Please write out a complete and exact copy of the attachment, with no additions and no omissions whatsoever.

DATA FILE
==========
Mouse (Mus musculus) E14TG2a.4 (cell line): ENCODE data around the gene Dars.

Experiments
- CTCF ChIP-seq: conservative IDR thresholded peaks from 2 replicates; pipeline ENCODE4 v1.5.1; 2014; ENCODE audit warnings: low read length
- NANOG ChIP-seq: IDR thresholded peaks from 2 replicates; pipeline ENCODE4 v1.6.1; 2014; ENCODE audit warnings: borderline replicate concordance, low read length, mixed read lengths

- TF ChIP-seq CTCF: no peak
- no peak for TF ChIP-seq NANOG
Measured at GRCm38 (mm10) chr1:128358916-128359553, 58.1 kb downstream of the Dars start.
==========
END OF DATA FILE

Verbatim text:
Mouse (Mus musculus) E14TG2a.4 (cell line): ENCODE data around the gene Dars.

Experiments
- CTCF ChIP-seq: conservative IDR thresholded peaks from 2 replicates; pipeline ENCODE4 v1.5.1; 2014; ENCODE audit warnings: low read length
- NANOG ChIP-seq: IDR thresholded peaks from 2 replicates; pipeline ENCODE4 v1.6.1; 2014; ENCODE audit warnings: borderline replicate concordance, low read length, mixed read lengths

- TF ChIP-seq CTCF: no peak
- no peak for TF ChIP-seq NANOG
Measured at GRCm38 (mm10) chr1:128358916-128359553, 58.1 kb downstream of the Dars start.